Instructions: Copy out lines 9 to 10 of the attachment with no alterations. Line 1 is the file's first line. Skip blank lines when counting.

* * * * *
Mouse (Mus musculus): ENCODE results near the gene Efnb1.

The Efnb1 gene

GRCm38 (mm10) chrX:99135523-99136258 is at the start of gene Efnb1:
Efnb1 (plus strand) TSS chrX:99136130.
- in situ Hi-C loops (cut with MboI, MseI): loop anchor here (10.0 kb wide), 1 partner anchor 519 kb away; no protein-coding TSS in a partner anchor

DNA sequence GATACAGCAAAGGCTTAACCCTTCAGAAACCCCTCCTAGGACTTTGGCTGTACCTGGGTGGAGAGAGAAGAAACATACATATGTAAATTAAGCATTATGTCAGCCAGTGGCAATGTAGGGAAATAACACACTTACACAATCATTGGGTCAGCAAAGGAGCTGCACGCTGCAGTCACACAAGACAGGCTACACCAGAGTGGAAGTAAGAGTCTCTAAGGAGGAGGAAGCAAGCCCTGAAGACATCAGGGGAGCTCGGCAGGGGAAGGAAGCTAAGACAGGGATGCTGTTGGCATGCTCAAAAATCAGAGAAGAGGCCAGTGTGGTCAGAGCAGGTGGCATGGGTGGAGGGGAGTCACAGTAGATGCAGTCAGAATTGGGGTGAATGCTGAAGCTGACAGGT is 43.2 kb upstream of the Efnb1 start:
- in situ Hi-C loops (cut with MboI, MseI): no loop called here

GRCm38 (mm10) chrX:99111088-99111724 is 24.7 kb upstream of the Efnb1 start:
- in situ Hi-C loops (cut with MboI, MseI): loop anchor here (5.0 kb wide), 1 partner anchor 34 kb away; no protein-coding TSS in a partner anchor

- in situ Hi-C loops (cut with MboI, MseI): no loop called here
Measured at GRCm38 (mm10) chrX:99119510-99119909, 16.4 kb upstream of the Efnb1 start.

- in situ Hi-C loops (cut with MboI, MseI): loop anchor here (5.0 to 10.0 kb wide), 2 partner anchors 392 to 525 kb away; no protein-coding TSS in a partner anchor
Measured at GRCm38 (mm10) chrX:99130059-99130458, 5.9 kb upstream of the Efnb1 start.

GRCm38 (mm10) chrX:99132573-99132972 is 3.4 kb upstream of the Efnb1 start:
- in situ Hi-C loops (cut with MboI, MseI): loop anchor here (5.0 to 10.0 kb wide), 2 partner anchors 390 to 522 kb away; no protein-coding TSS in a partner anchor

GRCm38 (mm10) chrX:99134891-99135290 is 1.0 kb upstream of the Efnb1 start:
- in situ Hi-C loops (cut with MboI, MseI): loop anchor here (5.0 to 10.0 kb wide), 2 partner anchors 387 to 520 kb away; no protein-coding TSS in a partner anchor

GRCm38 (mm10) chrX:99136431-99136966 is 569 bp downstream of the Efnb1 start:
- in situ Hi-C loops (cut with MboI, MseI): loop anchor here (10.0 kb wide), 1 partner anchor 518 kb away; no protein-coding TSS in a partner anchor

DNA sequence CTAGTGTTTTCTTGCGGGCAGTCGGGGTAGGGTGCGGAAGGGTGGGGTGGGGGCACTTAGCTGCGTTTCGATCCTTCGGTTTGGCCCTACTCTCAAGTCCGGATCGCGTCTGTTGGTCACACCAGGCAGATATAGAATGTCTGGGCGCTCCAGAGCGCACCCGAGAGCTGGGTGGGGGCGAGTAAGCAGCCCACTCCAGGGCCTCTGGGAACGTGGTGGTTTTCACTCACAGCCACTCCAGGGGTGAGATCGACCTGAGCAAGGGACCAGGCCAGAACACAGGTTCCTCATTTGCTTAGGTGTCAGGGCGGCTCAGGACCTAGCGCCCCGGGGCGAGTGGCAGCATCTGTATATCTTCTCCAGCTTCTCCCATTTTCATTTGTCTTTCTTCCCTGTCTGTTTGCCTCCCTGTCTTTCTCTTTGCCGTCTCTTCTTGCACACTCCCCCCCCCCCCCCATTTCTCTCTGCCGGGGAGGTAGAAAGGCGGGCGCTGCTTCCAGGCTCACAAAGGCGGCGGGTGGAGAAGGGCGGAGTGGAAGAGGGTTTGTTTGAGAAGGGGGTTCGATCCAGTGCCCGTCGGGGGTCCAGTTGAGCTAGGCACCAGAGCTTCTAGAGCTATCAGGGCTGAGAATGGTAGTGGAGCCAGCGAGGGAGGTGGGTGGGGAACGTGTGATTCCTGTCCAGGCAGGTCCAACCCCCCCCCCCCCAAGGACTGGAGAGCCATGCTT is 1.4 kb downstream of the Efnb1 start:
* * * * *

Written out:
- in situ Hi-C loops (cut with MboI, MseI): loop anchor here (5.0 kb wide), 1 partner anchor 34 kb away; no protein-coding TSS in a partner anchor

- in situ Hi-C loops (cut with MboI, MseI): no loop called here